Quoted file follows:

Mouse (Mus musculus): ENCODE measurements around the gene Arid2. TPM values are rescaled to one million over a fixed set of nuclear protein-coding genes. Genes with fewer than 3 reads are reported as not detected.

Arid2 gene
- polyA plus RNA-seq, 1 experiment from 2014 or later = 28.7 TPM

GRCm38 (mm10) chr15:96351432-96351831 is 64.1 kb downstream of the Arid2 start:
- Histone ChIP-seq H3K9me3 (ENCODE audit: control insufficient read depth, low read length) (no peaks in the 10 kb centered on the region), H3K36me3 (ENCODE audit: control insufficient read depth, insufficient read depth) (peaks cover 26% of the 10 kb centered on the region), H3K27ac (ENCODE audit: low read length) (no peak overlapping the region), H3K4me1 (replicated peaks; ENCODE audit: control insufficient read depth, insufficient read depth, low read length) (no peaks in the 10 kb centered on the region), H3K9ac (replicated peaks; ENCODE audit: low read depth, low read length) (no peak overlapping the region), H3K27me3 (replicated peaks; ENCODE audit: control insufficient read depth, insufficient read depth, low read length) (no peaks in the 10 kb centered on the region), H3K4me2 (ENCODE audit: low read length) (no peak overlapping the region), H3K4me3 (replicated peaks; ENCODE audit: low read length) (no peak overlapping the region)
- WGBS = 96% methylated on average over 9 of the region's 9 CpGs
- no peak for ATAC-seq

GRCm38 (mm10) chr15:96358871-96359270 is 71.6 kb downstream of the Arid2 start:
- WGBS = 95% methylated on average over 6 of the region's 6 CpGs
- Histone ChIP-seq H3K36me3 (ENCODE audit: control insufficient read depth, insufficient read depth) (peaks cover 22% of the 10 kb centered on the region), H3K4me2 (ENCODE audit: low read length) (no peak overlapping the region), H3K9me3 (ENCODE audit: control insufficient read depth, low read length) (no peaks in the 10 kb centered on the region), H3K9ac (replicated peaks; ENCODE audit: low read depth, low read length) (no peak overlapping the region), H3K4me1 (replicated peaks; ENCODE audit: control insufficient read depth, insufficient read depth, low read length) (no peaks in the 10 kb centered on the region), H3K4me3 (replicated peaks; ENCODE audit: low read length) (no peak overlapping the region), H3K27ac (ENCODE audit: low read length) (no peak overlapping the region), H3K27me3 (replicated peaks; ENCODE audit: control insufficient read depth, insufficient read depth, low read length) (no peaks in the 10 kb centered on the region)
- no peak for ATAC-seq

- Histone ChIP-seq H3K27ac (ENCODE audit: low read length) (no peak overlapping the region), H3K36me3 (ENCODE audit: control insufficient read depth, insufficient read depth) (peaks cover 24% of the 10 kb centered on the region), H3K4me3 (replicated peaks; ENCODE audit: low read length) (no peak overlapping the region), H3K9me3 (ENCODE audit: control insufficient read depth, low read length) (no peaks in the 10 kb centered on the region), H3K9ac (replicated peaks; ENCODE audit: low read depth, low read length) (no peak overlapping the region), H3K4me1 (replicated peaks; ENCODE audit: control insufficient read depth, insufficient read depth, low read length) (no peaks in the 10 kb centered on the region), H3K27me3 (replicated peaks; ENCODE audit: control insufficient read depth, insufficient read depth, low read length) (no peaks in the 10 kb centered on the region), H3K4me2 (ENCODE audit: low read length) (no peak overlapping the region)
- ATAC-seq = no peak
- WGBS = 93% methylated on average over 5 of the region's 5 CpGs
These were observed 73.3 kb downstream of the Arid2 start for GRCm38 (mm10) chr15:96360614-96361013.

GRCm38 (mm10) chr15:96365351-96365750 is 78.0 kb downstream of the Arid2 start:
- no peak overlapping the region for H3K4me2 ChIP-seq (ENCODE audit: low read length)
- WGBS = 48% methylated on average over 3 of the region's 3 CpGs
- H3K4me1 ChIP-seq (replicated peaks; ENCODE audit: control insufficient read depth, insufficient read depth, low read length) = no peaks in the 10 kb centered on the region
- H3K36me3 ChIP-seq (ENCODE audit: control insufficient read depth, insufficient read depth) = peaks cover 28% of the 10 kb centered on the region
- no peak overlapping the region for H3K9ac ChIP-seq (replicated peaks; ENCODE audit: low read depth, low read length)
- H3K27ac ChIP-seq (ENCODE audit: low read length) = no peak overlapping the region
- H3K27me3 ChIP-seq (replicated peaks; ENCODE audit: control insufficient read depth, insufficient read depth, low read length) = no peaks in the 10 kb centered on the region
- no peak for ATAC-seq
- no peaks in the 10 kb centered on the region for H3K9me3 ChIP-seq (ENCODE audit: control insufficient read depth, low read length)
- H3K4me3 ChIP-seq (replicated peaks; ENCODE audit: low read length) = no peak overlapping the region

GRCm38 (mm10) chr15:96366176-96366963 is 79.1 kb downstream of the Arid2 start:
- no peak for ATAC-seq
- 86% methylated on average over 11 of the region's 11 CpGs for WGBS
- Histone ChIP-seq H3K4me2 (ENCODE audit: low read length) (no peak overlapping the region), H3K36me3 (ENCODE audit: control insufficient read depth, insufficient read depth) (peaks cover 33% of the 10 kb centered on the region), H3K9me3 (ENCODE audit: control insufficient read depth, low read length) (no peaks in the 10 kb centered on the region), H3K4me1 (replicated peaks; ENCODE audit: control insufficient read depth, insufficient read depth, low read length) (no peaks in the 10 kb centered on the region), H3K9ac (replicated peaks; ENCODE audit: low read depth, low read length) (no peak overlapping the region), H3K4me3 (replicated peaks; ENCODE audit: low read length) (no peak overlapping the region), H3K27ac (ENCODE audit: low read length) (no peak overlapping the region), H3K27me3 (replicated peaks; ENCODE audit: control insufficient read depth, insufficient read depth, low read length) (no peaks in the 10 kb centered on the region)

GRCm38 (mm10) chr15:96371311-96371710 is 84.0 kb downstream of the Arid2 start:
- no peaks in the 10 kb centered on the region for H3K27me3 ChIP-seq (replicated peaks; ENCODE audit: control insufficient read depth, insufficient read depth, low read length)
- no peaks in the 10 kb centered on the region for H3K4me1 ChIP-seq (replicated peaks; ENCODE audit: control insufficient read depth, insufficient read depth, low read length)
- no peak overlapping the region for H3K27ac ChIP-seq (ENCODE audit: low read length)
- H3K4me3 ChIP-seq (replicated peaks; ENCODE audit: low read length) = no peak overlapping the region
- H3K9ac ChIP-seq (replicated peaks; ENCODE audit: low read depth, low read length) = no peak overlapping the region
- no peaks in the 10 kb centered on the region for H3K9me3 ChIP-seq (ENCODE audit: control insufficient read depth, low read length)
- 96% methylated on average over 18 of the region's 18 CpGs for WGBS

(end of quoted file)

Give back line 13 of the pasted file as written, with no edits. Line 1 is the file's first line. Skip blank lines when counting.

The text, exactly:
- ATAC-seq = no peak